Wednesday, February 07, 2007

A question of authorship

My Head in the Clouds - Magda Indigo

My wife and fellow professional photographer, Magda Indigo, uploaded this image on a photo sharing website yesterday. In her text supporting the image she had said, in all her honesty, that I had pressed the shutter button for her. It was deleted by the owner of the site as someone complained that she had not actually taken the image.

This is an interesting case and it raises questions of authorship. The rules of the site say that you can only upload images that you've taken. The narrowest interpretation of this is pictures that you took by pressing the shutter button on your camera. A wider interpretation would be images of which you are the author and copyright holder.

According to the wider interpretation this image is Magda's. She had the idea. Set the composition up. Decided on the framing. She borrowed my camera and set it up on the tripod. Because of the distance involved and the precise positioning, the self timer would have been tricky to use. So she asked me to stand by till she got into position and then push the shutter button. Which I did. So is this my shot or hers?

In terms copyright law, the person taking the photograph owns the copyright automatically. However that person can choose to transfer their copyright to another individual or an organisation. Many images are sold across the world where photographers have chosen to give up their copyright.

I know a number of professional photographers who use assistants to push the button when the moment is right. The photographer has the concept and tells the assistants where to put the lights, the studio manager organises the shoot, the hairdressers and stylists do their thing and then the photographer looks at everything, and like a director, issues orders and instructs the assistant to take the shot when the moment is right. Copyright in the image belongs to the photographer or to the company the photographer and their assistants work for. This will be stipulated in their contract of employment.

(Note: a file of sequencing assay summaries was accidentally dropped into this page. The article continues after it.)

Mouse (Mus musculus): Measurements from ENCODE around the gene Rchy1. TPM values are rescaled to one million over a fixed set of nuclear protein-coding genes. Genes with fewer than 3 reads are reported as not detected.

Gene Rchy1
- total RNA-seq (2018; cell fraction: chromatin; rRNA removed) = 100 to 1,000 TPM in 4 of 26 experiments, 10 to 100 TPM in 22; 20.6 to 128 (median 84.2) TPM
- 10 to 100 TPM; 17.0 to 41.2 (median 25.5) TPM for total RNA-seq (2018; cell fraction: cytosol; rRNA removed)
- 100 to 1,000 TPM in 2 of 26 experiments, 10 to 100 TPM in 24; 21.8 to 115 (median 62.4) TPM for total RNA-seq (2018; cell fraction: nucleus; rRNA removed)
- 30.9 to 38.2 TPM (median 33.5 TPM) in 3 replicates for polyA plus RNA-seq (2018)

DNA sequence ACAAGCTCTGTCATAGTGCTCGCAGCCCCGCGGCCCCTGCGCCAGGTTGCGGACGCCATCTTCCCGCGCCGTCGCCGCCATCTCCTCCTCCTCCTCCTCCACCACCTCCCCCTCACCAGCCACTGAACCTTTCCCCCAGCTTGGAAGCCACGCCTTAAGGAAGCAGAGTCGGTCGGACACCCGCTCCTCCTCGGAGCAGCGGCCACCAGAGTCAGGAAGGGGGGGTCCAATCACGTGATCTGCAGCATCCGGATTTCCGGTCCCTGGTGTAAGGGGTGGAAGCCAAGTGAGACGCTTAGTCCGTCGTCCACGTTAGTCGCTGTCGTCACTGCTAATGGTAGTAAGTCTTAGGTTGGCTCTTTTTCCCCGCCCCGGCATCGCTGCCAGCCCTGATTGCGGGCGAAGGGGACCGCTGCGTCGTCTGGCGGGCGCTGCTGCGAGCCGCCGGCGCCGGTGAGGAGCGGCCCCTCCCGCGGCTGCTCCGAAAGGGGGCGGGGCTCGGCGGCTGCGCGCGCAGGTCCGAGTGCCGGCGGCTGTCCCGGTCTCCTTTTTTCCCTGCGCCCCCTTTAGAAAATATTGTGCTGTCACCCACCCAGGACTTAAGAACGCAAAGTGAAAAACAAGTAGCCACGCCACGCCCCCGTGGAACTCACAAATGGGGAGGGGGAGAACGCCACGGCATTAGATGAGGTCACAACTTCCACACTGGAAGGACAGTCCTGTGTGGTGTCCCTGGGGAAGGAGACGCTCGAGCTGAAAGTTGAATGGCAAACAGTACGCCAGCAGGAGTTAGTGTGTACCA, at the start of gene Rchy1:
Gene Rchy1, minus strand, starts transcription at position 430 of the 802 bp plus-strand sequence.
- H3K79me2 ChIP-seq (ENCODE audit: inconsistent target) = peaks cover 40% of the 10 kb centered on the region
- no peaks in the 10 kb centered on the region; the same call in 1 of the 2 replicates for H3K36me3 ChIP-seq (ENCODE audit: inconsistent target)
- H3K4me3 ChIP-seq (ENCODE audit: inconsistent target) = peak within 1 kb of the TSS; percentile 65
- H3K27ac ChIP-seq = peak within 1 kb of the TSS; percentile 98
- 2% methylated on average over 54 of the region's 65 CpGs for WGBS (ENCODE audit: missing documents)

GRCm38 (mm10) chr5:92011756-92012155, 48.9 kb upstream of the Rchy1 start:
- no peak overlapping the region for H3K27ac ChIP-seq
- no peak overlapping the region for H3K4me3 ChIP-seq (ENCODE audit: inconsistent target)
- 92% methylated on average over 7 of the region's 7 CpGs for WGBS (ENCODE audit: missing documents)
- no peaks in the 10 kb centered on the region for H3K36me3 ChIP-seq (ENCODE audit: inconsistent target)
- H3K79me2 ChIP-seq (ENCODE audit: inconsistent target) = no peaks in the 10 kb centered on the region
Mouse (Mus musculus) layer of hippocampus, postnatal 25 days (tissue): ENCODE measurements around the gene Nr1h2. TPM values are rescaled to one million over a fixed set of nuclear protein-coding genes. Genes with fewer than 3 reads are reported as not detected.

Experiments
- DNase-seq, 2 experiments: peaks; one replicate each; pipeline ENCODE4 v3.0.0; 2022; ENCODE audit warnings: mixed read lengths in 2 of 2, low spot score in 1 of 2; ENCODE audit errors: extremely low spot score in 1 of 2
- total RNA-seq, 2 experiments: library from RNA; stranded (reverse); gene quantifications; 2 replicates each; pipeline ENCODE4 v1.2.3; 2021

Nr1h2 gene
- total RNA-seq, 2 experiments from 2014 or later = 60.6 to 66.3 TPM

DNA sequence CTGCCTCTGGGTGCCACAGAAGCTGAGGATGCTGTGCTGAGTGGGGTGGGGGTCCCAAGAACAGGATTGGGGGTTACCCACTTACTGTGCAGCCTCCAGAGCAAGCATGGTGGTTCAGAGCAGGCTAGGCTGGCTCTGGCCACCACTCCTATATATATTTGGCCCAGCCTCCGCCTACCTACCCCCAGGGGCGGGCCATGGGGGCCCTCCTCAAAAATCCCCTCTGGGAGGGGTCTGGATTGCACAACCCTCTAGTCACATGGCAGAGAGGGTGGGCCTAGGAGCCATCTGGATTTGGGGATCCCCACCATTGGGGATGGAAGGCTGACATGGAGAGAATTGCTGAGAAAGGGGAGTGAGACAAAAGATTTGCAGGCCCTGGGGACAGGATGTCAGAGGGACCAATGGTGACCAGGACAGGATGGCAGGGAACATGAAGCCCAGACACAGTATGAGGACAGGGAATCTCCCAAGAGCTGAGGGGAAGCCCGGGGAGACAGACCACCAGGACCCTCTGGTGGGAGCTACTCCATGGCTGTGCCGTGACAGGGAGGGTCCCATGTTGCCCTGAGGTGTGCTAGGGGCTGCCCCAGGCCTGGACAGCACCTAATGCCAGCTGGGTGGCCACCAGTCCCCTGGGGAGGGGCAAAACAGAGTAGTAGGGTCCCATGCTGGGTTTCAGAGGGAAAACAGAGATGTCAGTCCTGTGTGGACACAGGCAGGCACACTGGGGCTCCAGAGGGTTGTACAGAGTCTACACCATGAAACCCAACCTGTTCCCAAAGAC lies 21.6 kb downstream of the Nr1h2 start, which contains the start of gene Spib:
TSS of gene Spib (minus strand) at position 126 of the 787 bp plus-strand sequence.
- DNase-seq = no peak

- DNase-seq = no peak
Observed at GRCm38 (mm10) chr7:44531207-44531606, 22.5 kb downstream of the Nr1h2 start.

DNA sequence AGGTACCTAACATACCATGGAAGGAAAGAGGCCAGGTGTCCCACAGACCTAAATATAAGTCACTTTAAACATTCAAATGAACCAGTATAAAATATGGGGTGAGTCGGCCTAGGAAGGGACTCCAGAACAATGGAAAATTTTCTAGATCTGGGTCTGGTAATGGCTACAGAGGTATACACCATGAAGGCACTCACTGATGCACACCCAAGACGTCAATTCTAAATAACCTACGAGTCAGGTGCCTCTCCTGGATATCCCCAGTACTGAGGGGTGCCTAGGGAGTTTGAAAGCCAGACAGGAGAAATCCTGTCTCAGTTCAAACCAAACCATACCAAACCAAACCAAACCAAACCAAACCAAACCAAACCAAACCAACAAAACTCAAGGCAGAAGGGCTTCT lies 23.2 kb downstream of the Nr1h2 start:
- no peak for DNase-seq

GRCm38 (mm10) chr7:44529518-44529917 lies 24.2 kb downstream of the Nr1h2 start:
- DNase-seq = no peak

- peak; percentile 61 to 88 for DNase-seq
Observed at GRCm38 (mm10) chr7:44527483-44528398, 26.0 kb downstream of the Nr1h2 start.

In my eyes I did no more than what any photographer's assistant would do, push the button when told to do so. Magda chose the moment when everything was right and checked the result. The final shot was what she intended, her concept, not mine at all.

The debate is age old on copyright but traditionally the view has always been that the ownership belongs to the person who's mind generated the artistic concept. The old masters, for example Rubens, or going further back Michelangelo had teams of assitants working on their paintings. In more modern times many of the works attributed to Andy Warhol were not actually produced by his hand, but under his direction.

Who's picture is it? In my heart I know the image above is Magda's. Her concept, her idea, her composition, her timing; I was merely a technician assisting (with full responsibility for pushing a little black button).

Do remember though, that without the express handing over of copyright from the person who has taken a photograph no one else may legally use that photographer's image in any way whatsoever.

I would welcome hearing your views on authoriship, origination and copyright.

Cheers,
Paul


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